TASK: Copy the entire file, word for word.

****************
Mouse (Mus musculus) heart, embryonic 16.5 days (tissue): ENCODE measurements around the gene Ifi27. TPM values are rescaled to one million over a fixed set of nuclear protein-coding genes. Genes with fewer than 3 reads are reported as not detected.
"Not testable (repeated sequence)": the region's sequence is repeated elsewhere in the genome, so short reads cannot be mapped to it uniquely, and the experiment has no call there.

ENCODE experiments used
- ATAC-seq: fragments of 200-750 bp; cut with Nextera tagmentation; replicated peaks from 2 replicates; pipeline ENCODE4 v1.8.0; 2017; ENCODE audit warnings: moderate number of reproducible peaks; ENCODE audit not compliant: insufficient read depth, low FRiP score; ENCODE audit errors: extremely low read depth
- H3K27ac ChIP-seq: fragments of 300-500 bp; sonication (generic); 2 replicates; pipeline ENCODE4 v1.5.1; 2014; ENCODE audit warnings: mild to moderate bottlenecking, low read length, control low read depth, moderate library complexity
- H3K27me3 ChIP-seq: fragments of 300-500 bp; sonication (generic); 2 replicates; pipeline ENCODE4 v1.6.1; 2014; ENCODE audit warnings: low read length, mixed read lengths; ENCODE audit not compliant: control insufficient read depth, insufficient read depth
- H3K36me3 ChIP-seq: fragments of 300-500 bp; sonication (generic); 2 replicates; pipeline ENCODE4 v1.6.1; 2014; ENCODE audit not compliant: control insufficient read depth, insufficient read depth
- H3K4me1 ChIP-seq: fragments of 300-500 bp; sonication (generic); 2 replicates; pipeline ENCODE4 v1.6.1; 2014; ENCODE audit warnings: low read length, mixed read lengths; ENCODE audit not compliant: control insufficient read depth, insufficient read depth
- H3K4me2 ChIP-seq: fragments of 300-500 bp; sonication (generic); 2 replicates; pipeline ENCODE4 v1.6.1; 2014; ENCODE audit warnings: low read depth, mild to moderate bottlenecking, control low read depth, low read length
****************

Mouse (Mus musculus) heart, embryonic 16.5 days (tissue): ENCODE measurements around the gene Ifi27. TPM values are rescaled to one million over a fixed set of nuclear protein-coding genes. Genes with fewer than 3 reads are reported as not detected.
"Not testable (repeated sequence)": the region's sequence is repeated elsewhere in the genome, so short reads cannot be mapped to it uniquely, and the experiment has no call there.

ENCODE experiments used
- ATAC-seq: fragments of 200-750 bp; cut with Nextera tagmentation; replicated peaks from 2 replicates; pipeline ENCODE4 v1.8.0; 2017; ENCODE audit warnings: moderate number of reproducible peaks; ENCODE audit not compliant: insufficient read depth, low FRiP score; ENCODE audit errors: extremely low read depth
- H3K27ac ChIP-seq: fragments of 300-500 bp; sonication (generic); 2 replicates; pipeline ENCODE4 v1.5.1; 2014; ENCODE audit warnings: mild to moderate bottlenecking, low read length, control low read depth, moderate library complexity
- H3K27me3 ChIP-seq: fragments of 300-500 bp; sonication (generic); 2 replicates; pipeline ENCODE4 v1.6.1; 2014; ENCODE audit warnings: low read length, mixed read lengths; ENCODE audit not compliant: control insufficient read depth, insufficient read depth
- H3K36me3 ChIP-seq: fragments of 300-500 bp; sonication (generic); 2 replicates; pipeline ENCODE4 v1.6.1; 2014; ENCODE audit not compliant: control insufficient read depth, insufficient read depth
- H3K4me1 ChIP-seq: fragments of 300-500 bp; sonication (generic); 2 replicates; pipeline ENCODE4 v1.6.1; 2014; ENCODE audit warnings: low read length, mixed read lengths; ENCODE audit not compliant: control insufficient read depth, insufficient read depth
- H3K4me2 ChIP-seq: fragments of 300-500 bp; sonication (generic); 2 replicates; pipeline ENCODE4 v1.6.1; 2014; ENCODE audit warnings: low read depth, mild to moderate bottlenecking, control low read depth, low read length